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Jim Mateja Chicago Tribune

Nitinol. Remember the name. Someday you’ll be swearing by it, while body shops are swearing at it. Nitinol is a nickel-titanium alloy used to produce stents to keep veins and arteries open. General Motors researchers are working with it, as well as polymers, to create what they call shape-memory materials for cars.

“The properties in shape-memory alloys [metals] and polymers [plastics] have the potential to be game changers, eventually leading to vehicles that can self-heal in the event of damage or be designed to change color or appearance,” said Alan Taub, executive director of Research and Development for GM.

“We’d probably do it with alloys first before polymers and probably on bumpers first before body panels, but there is nothing in physics that rules it out or stops it,” Taub said, though noting that such dent healing isn’t ready for prime time yet.
Heat, stress, magnetic field or electrical voltage is all it takes to change shape-memory materials. Imagine body shops where the workers wield hair dryers rather than hammers and mallets. “You grab a hair dryer, run it over the dent, the dent disappears and the door goes back to its original shape.” Fixing body panels would be an extreme use of the materials, but it’s interesting to think about, Taub said.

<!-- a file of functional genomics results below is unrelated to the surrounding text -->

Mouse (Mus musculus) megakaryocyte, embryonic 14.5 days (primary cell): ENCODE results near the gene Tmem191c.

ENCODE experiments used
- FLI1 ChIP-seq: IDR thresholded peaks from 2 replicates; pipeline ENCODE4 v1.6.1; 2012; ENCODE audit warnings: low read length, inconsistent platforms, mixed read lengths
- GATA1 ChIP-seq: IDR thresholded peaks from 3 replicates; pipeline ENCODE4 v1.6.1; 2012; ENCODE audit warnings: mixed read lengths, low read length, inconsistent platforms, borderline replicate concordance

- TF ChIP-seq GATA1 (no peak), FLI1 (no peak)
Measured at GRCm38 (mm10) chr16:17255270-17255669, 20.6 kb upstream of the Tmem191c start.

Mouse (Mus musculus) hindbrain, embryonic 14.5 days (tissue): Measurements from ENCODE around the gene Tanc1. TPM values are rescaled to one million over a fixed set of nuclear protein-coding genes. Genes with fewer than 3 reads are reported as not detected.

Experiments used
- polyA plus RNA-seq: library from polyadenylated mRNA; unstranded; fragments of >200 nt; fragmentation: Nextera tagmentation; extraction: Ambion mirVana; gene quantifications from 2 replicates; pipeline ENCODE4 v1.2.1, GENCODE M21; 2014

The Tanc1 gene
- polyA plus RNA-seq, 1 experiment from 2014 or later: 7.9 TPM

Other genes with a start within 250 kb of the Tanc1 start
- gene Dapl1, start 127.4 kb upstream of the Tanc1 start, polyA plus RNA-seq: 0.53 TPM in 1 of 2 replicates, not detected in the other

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I would LOVE that. I ranted and raved for hours when two grocery carts dinged my Volvo at the grocery store. Actually, I think my family would love it more!!
 
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